Mitigation Work for Beetles Continues at Rocky Mountain National Park
Contact: Kyle Patterson, 970-586-1363
Bark beetles continue to be of concern within Rocky Mountain National Park; as they continue to impact large numbers of conifer trees. Starting in late April and ending before Memorial Day weekend, the park is planning to apply Carbaryl to as many as 5,000 high-value trees to protect them from bark beetles. Spraying will occur in the following developed areas of the park: Timber Creek Campground, Moraine Park Campground, Glacier Basin Campground, Aspenglen Campground, Kawuneeche Visitor Center, Fall River Visitor Center, Fall River Entrance and Bighorn Ranger Station, Moraine Park Visitor Center and William Allen White Studio, Beaver Meadows Visitor Center, East and West Side Park Service Housing Areas, McGraw and Holzwarth Ranches, and Wild Basin Entrance.
Last year, nearly 5,000 high value trees were treated with Carbaryl and most treated trees were not attacked by bark beetles. The total number of trees treated this year, may be less than 5,000 depending on site-specific conditions. The Longs Peak Campground will remain chemical free for this year. Carbaryl will be used to repel beetle attacks to individually treated trees.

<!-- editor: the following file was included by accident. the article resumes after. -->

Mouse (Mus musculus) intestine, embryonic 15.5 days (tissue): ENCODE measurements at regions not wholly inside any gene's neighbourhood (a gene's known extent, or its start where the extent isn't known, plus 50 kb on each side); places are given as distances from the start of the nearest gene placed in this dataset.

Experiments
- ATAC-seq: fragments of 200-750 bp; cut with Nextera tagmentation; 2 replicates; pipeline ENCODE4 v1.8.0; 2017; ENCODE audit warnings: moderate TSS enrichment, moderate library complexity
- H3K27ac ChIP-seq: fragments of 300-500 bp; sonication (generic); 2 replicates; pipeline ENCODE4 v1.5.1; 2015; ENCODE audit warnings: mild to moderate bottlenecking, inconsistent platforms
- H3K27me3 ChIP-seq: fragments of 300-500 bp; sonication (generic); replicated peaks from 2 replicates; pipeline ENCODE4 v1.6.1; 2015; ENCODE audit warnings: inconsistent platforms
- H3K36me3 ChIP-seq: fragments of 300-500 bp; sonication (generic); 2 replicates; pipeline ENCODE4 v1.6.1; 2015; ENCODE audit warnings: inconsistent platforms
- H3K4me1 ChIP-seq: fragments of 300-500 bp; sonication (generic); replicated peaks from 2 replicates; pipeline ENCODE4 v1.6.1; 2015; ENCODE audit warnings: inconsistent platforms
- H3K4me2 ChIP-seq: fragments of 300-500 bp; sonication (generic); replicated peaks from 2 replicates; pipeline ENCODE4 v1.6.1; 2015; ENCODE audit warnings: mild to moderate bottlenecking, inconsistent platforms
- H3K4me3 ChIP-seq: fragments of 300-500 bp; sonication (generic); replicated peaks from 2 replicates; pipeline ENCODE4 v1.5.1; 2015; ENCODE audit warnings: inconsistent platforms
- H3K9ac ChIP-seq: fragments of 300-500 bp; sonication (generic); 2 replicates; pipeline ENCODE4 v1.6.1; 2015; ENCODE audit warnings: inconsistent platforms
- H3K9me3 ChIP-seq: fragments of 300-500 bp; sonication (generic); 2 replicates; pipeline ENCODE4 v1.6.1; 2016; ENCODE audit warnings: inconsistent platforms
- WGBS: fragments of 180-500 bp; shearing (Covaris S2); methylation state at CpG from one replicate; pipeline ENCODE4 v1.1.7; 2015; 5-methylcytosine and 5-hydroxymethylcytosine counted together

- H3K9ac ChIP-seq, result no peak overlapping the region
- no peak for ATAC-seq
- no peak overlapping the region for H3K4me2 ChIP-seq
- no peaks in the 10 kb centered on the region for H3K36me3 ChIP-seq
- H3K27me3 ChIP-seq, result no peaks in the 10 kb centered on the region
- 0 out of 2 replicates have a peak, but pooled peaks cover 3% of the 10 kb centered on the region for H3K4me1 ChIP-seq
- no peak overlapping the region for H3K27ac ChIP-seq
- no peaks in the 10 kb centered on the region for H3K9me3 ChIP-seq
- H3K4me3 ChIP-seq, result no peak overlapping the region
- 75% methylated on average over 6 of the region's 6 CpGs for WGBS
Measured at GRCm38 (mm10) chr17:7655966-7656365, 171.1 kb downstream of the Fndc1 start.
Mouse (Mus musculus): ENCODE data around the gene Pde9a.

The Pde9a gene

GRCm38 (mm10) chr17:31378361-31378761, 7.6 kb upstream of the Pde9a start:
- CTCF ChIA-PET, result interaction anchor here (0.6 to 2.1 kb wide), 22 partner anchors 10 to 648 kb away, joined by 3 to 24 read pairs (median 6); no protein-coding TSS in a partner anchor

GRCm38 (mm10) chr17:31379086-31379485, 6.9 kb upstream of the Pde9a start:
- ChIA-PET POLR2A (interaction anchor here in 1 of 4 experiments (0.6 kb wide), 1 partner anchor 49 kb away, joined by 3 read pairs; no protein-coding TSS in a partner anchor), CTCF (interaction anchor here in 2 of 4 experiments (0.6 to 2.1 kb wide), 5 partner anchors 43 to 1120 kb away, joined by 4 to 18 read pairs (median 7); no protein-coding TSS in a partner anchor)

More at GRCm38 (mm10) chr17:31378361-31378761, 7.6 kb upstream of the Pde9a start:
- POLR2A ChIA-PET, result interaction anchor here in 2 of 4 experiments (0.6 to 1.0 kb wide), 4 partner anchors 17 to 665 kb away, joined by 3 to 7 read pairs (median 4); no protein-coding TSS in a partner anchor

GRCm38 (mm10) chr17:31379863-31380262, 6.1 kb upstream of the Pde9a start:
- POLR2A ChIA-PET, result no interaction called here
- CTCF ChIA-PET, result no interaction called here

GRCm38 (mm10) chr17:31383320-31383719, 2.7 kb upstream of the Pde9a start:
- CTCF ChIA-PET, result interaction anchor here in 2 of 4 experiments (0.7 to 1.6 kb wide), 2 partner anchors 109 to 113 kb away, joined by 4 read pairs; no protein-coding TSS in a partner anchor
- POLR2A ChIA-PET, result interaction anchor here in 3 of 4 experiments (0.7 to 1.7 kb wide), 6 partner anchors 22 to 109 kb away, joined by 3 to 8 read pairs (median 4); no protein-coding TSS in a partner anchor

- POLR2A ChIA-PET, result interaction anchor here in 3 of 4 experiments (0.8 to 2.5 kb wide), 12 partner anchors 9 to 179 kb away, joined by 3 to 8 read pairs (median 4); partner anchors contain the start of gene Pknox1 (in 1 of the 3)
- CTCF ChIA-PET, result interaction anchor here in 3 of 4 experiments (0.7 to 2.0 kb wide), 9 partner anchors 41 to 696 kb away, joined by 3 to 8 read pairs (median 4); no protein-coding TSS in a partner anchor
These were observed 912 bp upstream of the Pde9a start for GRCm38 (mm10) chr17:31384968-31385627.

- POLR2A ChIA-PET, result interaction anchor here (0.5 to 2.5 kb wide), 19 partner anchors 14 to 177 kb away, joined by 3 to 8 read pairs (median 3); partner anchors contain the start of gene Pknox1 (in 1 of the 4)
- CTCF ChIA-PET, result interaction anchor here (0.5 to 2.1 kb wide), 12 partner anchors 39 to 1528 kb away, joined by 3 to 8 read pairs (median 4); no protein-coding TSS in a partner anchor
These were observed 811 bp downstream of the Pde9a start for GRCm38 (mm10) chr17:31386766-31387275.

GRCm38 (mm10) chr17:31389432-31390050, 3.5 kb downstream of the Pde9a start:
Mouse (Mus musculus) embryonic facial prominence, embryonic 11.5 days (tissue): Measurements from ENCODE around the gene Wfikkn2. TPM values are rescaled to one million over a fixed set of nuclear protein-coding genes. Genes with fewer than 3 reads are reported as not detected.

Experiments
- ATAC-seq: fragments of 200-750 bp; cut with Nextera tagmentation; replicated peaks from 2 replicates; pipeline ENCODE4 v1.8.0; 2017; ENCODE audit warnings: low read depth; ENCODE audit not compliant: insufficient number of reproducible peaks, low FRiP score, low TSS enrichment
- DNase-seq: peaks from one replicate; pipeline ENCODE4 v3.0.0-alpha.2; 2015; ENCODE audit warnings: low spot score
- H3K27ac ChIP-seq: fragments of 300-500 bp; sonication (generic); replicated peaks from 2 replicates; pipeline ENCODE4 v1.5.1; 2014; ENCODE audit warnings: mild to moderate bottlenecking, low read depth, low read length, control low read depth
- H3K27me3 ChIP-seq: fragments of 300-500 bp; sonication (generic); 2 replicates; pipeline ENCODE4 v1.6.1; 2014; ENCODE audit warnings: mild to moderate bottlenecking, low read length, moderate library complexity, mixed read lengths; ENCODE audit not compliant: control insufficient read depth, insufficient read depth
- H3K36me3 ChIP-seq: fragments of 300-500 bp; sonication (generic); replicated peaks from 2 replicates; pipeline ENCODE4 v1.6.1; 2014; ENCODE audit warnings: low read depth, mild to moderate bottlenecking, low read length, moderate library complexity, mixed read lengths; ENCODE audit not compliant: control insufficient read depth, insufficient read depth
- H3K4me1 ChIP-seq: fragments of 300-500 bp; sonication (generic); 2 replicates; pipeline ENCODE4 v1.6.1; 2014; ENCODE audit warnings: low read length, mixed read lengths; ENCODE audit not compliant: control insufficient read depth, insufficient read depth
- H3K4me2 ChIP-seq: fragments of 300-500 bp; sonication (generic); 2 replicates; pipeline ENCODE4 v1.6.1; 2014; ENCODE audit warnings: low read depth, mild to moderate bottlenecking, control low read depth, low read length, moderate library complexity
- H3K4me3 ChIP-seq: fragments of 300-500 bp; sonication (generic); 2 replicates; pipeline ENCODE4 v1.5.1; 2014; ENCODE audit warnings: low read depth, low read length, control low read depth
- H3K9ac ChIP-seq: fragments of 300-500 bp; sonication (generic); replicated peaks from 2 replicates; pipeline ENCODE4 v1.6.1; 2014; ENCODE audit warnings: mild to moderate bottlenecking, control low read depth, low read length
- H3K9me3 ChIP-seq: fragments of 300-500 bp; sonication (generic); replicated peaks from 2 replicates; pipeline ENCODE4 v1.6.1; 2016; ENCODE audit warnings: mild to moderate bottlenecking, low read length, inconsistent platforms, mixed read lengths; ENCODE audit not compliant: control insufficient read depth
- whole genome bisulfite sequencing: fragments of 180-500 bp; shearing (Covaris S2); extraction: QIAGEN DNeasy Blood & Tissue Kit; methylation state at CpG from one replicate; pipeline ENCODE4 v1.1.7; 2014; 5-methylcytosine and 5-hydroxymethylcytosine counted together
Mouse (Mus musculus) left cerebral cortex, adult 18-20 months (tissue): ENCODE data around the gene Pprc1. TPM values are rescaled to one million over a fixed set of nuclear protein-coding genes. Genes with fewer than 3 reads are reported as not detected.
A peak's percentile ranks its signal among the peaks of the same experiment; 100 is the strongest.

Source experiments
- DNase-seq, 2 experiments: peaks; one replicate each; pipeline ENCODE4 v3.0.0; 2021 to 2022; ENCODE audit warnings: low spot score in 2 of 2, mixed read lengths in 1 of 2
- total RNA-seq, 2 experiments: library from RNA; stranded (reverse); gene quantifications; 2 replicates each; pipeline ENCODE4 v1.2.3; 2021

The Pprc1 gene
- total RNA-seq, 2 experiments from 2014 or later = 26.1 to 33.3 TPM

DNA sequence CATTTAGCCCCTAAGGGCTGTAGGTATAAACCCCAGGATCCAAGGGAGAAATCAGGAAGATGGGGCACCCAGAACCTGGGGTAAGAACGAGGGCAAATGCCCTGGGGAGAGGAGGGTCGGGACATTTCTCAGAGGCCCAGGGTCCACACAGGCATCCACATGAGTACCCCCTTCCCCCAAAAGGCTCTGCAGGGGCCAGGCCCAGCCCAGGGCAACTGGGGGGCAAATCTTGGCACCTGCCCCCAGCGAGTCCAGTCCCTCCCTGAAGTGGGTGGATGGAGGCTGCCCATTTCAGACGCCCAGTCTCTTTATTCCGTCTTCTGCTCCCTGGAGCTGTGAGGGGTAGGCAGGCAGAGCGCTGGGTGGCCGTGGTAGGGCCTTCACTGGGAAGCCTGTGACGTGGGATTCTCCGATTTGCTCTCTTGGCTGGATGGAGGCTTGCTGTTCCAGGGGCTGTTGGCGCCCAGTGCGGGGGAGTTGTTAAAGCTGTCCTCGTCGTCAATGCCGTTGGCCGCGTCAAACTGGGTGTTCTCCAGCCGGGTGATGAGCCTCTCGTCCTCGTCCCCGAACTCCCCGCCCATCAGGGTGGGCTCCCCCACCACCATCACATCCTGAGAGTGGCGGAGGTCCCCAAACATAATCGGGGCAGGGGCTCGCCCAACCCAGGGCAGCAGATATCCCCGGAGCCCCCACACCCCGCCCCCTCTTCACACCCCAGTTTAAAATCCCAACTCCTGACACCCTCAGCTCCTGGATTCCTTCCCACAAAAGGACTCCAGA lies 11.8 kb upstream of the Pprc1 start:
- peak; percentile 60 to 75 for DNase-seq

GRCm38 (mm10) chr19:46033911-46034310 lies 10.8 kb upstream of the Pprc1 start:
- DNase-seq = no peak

For several years, Rocky Mountain National Park has had a proactive bark beetle management program. During 2006 and 2007, the park spent over $100,000 each year implementing the mitigation work. In 2008, the park is planning to spend over $600,000 on a number of mitigation efforts, including spraying, removal of hazard trees, and implementing temporary closures in a variety of park locations.
The use of synthetic Carbaryl on the natural and human environment was thoroughly evaluated in the 2005 Bark Beetle Management Plan. As of fall 2007, bark beetles were considered at epidemic levels on the west side of the park and significantly increasing on the east side. The Plan states that bark beetles will be managed using Integrated Pest Management (IPM) techniques. IPM techniques include sanitation, mechanical, cultural, chemical and pheromone treatments. Presently pheromone treatment is considered ineffective due to the severe outbreak.
For more information about Rocky Mountain National Park please contact the park’s information office at (970) 586-1206.
Did You Know?
These women, pictured in the 1960s National Park Service uniform, are rangers not flight attendants.